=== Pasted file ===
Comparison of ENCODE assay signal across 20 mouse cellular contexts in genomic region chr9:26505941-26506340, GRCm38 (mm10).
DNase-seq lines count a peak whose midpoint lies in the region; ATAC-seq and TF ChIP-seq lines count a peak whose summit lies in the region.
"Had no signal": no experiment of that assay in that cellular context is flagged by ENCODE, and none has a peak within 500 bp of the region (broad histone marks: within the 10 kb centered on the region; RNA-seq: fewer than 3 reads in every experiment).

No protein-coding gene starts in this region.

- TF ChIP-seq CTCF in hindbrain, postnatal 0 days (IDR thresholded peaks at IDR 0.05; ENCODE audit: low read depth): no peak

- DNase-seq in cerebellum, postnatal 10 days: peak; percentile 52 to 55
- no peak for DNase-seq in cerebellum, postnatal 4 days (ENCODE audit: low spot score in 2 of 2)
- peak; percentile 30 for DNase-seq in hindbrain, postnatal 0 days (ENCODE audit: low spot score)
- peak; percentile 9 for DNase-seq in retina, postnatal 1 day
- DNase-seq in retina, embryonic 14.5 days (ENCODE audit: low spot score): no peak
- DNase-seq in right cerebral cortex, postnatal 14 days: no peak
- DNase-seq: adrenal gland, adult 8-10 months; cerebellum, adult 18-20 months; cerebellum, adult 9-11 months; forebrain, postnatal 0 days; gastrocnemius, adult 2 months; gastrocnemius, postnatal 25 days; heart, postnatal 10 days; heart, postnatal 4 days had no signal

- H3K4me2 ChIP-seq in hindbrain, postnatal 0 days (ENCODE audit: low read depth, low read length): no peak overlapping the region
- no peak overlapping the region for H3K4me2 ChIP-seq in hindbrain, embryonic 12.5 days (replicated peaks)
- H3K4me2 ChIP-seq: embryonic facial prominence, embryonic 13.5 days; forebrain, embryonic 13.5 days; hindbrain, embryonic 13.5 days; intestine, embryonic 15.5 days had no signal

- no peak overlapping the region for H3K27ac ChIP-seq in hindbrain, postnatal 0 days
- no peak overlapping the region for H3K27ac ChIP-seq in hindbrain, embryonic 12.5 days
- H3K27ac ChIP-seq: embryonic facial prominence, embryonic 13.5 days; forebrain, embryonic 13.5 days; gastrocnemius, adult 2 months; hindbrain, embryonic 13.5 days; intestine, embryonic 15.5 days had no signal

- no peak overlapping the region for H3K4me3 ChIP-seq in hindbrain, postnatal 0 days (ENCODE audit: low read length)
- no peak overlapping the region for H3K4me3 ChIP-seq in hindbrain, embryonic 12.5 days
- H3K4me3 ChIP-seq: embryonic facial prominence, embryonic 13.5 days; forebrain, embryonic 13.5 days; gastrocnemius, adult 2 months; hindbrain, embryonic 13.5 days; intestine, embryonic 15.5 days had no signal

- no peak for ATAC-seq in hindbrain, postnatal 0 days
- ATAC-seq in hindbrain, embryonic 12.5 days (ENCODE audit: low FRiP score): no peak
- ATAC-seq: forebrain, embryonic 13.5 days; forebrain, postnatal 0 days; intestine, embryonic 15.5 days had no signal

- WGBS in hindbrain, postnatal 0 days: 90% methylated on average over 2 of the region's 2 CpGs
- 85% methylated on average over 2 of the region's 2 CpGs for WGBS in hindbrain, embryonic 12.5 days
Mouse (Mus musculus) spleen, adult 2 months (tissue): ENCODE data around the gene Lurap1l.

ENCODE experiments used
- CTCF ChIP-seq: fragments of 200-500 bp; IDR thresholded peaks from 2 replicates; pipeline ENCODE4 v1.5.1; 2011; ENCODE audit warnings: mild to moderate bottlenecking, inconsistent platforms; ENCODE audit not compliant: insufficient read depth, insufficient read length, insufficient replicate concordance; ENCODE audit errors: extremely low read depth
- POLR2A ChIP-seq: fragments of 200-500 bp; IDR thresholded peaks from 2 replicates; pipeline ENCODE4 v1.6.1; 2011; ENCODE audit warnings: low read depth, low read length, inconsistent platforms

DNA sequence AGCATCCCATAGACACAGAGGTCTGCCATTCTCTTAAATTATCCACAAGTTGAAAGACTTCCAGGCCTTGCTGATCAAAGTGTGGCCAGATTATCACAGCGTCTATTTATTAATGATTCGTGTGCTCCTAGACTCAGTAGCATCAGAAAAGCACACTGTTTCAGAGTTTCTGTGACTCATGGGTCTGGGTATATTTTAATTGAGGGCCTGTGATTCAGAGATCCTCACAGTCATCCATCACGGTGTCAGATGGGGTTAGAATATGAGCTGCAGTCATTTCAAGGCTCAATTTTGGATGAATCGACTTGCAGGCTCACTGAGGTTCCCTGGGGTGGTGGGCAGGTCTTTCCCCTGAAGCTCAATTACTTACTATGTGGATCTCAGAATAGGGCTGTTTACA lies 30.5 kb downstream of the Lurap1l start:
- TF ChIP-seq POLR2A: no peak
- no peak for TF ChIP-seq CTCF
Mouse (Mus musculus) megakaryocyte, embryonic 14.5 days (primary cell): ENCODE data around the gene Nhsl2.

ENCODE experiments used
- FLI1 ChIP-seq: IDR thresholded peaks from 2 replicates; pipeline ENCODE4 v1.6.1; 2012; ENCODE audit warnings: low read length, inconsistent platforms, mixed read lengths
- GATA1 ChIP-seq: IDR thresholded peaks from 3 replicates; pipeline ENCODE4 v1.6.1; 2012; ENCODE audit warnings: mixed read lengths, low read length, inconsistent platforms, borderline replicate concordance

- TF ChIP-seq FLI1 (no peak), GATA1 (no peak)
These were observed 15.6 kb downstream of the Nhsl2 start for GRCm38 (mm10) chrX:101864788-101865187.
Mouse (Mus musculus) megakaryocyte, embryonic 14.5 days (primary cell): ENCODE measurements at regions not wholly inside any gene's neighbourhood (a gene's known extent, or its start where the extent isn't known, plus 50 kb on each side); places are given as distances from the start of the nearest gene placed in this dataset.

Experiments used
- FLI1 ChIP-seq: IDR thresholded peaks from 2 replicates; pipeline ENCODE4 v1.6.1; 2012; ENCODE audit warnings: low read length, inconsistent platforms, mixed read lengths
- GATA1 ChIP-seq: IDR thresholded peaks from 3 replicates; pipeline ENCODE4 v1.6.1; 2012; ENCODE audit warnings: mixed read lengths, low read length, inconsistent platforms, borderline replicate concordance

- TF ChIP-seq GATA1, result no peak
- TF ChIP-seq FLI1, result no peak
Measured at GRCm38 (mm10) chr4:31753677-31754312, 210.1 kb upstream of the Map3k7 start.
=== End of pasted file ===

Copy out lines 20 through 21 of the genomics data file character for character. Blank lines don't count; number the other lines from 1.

- no peak overlapping the region for H3K4me3 ChIP-seq in hindbrain, embryonic 12.5 days
- H3K4me3 ChIP-seq: embryonic facial prominence, embryonic 13.5 days; forebrain, embryonic 13.5 days; gastrocnemius, adult 2 months; hindbrain, embryonic 13.5 days; intestine, embryonic 15.5 days had no signal